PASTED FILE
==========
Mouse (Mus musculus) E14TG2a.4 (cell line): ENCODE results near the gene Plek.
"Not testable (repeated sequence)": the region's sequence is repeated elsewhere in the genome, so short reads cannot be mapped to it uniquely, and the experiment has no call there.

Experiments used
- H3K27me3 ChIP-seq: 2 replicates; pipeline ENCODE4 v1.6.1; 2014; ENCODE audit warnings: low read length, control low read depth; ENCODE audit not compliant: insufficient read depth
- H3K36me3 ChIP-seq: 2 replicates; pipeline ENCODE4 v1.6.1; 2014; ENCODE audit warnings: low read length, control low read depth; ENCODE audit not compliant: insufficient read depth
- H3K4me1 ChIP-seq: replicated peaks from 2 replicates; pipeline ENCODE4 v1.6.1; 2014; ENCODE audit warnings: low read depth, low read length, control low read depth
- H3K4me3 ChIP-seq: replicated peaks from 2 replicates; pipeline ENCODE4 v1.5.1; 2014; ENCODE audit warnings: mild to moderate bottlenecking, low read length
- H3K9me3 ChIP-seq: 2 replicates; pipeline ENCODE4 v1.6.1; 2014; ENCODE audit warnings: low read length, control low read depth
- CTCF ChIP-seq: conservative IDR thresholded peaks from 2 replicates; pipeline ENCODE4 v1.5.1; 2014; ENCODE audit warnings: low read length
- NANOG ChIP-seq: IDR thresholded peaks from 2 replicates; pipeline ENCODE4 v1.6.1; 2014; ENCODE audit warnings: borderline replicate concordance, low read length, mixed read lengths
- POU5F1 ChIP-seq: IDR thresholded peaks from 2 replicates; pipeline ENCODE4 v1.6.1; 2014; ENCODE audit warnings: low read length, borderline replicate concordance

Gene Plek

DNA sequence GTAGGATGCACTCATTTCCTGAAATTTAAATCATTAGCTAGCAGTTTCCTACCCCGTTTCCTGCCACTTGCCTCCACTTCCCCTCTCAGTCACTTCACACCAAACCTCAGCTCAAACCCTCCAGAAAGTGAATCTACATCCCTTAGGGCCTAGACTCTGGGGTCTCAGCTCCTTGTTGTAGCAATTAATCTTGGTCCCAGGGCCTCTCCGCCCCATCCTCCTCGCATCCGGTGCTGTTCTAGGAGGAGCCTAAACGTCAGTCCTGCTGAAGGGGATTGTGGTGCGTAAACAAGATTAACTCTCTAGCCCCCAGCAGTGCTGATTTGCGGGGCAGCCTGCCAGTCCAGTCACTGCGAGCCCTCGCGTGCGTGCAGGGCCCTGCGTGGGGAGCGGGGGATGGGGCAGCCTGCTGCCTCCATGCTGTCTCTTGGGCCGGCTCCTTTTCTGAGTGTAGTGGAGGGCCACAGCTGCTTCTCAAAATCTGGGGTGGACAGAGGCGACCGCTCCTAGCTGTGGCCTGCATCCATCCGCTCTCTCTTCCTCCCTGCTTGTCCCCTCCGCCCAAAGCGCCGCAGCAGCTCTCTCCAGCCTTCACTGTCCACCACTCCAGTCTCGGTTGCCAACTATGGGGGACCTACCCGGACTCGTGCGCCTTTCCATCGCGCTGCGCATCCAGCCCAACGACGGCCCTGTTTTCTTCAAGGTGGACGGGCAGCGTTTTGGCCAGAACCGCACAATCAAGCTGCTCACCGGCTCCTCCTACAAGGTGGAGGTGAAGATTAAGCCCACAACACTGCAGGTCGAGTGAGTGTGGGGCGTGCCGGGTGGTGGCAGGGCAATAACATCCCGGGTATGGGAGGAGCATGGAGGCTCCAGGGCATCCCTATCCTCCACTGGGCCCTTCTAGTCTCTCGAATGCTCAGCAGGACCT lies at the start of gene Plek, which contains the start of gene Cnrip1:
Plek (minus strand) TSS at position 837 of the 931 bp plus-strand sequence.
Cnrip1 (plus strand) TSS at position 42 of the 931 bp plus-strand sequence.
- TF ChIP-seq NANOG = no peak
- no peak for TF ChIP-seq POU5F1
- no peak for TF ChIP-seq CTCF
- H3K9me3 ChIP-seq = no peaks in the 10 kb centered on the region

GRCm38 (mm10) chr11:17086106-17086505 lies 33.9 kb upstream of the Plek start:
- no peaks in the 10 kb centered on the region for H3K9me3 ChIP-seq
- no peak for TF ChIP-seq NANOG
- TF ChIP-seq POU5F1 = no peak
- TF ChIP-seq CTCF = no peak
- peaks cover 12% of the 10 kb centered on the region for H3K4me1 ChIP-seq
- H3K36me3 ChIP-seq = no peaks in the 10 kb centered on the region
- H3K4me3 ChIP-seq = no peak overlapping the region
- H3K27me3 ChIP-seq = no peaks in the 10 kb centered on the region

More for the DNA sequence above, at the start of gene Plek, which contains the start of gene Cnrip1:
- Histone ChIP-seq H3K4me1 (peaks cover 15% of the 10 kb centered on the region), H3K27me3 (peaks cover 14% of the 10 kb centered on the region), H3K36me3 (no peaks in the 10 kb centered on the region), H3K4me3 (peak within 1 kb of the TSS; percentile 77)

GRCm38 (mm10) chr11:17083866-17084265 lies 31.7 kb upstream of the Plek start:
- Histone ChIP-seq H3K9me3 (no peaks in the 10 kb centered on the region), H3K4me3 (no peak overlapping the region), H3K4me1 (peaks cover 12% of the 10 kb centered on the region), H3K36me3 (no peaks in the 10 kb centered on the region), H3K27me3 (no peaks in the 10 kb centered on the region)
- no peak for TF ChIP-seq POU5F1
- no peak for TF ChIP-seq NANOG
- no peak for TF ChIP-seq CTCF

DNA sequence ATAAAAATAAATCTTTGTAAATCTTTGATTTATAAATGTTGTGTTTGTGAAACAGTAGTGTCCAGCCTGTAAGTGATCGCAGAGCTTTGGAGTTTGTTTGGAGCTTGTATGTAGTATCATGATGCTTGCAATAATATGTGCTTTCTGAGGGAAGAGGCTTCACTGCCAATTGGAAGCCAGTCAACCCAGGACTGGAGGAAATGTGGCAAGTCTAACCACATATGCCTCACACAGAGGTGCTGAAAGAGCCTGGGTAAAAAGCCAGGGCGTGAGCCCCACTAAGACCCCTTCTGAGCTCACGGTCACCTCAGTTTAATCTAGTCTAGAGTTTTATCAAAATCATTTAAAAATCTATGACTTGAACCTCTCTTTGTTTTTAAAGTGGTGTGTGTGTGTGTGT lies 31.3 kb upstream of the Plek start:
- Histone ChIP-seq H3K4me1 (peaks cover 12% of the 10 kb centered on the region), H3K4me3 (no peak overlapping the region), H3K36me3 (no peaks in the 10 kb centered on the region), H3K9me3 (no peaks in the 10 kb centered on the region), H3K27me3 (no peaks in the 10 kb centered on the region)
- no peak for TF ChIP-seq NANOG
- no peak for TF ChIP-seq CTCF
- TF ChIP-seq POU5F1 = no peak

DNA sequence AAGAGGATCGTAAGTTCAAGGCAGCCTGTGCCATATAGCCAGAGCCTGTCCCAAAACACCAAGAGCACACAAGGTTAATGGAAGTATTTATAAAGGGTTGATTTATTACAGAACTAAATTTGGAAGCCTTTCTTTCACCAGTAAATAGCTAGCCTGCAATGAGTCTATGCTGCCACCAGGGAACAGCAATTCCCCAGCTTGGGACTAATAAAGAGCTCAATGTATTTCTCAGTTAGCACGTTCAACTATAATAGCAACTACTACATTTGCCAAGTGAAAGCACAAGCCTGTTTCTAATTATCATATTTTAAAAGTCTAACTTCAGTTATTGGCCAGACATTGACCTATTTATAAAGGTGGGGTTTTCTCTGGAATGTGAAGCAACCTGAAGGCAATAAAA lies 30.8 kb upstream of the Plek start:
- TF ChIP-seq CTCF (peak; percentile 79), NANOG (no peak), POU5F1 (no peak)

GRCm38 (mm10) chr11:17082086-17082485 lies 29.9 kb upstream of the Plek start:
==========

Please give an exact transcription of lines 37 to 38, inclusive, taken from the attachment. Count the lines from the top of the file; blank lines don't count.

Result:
- Histone ChIP-seq H3K4me1 (peaks cover 12% of the 10 kb centered on the region), H3K4me3 (no peak overlapping the region), H3K36me3 (no peaks in the 10 kb centered on the region), H3K9me3 (no peaks in the 10 kb centered on the region), H3K27me3 (no peaks in the 10 kb centered on the region)
- no peak for TF ChIP-seq NANOG